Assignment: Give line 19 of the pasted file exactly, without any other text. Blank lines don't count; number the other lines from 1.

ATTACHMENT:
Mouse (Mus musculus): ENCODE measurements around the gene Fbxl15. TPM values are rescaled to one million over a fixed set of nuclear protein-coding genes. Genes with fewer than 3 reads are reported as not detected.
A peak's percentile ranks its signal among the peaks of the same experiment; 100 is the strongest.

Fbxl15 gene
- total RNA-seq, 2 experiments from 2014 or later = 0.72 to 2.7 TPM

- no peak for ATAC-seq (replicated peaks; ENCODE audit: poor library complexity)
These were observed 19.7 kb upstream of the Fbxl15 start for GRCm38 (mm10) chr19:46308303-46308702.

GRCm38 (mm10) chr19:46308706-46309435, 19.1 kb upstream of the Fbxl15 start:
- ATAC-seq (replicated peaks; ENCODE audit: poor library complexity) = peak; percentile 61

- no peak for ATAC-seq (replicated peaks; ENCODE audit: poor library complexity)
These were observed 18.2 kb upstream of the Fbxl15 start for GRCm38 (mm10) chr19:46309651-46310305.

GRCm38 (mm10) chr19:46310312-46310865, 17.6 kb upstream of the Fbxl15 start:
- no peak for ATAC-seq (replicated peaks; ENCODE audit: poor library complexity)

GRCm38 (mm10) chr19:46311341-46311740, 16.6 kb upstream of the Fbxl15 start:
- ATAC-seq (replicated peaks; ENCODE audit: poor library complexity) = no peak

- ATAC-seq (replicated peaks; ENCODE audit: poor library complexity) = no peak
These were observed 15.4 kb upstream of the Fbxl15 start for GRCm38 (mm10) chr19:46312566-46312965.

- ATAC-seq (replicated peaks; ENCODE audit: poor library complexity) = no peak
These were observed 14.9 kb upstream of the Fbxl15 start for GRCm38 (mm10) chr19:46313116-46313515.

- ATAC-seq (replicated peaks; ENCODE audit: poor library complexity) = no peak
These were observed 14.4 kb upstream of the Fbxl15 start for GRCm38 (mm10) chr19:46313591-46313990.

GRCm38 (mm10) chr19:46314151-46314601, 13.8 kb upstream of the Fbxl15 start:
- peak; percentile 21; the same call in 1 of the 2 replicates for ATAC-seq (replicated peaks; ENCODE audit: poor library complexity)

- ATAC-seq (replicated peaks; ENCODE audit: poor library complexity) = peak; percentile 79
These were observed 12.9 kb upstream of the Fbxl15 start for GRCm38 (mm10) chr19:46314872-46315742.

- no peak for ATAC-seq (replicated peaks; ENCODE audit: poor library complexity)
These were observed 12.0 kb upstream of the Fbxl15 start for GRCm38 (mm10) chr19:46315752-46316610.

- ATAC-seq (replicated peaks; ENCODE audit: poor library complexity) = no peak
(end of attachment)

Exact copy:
- ATAC-seq (replicated peaks; ENCODE audit: poor library complexity) = no peak